Friday, November 27, 2009

Performance Management for a Complex World

A thought provoking presentation was recently hosted by the Manchester branch of the IET on Performance Management in a Fast Moving World presented by Dr Therese Lawlor-Wright (University of Manchester), Elizabeth Jovanovic (EEF) and Andrew Wright from Dynamic Technologies Ltd.

After a brief introduction in to what performance measurement was (determining the quality of execution, competence and effectiveness of a actor or operation compared against a standard) and how it could be applied to both people (typically in the form of appraisals) and processes and systems (typically in the form of project reviews), the presentation made a few key observations about how performance measurements are currently performed.
  • Organisations define performance measurements at the strategic level to see how it can achieve goals, often stated in terms of cost, quality, time and reported against a number of key performance indicators (KPIs). These can then be used to communicate and confirm (or adjust) progress.
  • Any KPIs used must be balanced, fair and transparent
  • The performance measurements must include indicators of the effectiveness of the organisation (the extent at which the strategic objectives are being met) and the efficiency of the organisation (how economically the resources of the organisation are being used to provide the level of performance).
Whilst the measurements can be useful, there was a word of caution in the unwanted effects of performance management systems (cited by De Bruijn (2002))
  • The measurements will take too long to accumulate and will soon be out of date (data lag)
  • Competition between teams or business units can result in a tendency to not share valuable data
  • The measurements can stifle innovation at the expense of efficiency
  • There will be 'game' playing to maximise the 'score'
These effects will dominate in the long term. To counter this, the measurements must be refreshed regularly. This should ideally be every 2 to 3 years, as this gives sufficient time for the data to be used for benchmarking/comparison purposes but short enough to counter the complacency that can arise.

Managing Performance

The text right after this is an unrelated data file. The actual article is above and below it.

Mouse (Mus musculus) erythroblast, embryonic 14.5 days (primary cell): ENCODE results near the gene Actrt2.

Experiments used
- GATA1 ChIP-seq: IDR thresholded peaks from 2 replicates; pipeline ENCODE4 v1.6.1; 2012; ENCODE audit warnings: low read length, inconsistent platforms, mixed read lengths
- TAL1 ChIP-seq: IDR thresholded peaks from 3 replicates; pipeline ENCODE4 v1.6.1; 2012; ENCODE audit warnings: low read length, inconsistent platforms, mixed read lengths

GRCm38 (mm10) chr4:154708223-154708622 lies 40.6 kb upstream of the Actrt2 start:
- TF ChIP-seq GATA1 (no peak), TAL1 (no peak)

Having established the measurements to be made, the presentation moved on to the application of the measures in the form of performance management. Performance management needs to be both process-oriented and people-oriented and must be a continuous process (and not just an annual activity which is often the case). By being continuous it helps to clarify expectations, standards and targets and allows for any corrective actions to be addressed as soon as they arise. The most common approach for people-oriented performance management, the appraisal, should link individual targets to organisation targets but must be an opportunity to praise and develop. As expected, the audience was reminded that all objectives must be SMART. However, an alternative method of specifying a target was proposed - 'Positive - Personal - Present' which can be used to change behaviour. It can improve staff morale if done correctly, as it apparently tricks your subconscious mind into acting positively (the targets should be written starting 'I ...'). There was a strong suggestion that contrary to many organisations, performance management must not be linked to remuneration since it results in a warped approach in order to fit in with the inevitable budgetary constraints.

The Complex World

The complex world was defined as fast moving (continual change, increasing hierarchies of complexity) together with increasing challenges (timescales, budgets, mergers, multiple dependencies). These require that performance management is aligned with the business strategy. However, the classical approach to strategic management with a top-down controlling hierarchy was considered unsuitable. For complex systems,a more holistic approach is required with a thoughts being contributed from the bottom upwards.

With a fast changing environment, long-term plans quickly lose touch with reality with inflexible KPIs driving behaviours that fail to respond to the real-world challenges. Inconsistency between the strategy, real-world reality, the KPIs and the objectives inevitably quickly leads to poor performance. Clearly there needs to be an alternative approach to performance measurement which is both flexible and efficient.

Taking some of the ideas from the Agile Manifesto, a more lively and dynamic approach developed by consensus which adapts to the changing environment was proposed. This approach addressed many of the unwanted effects with the traditional performance measurement schemes by being much more efficient and flexible with an empowered organisation with a shared vision. Use of such techniques such as the Balanced Scorecard and the EFQM Excellence Model can clearly help in communicating a comprehensive view of an organisation.

Key Conclusions
  • Strategy must become change oriented with a dynamic response in a controlled manner. The route to the strategic vision may change.
  • Long-term plans leave companies without direction
  • KPIs and objectives must respond to the changing needs
  • The measurement process must be flexible and efficient
  • Good performance must be encouraged by reducing uncertainty
  • Organisations need to move from optimising the 'simple' status quo to optimising 'complex' continuous change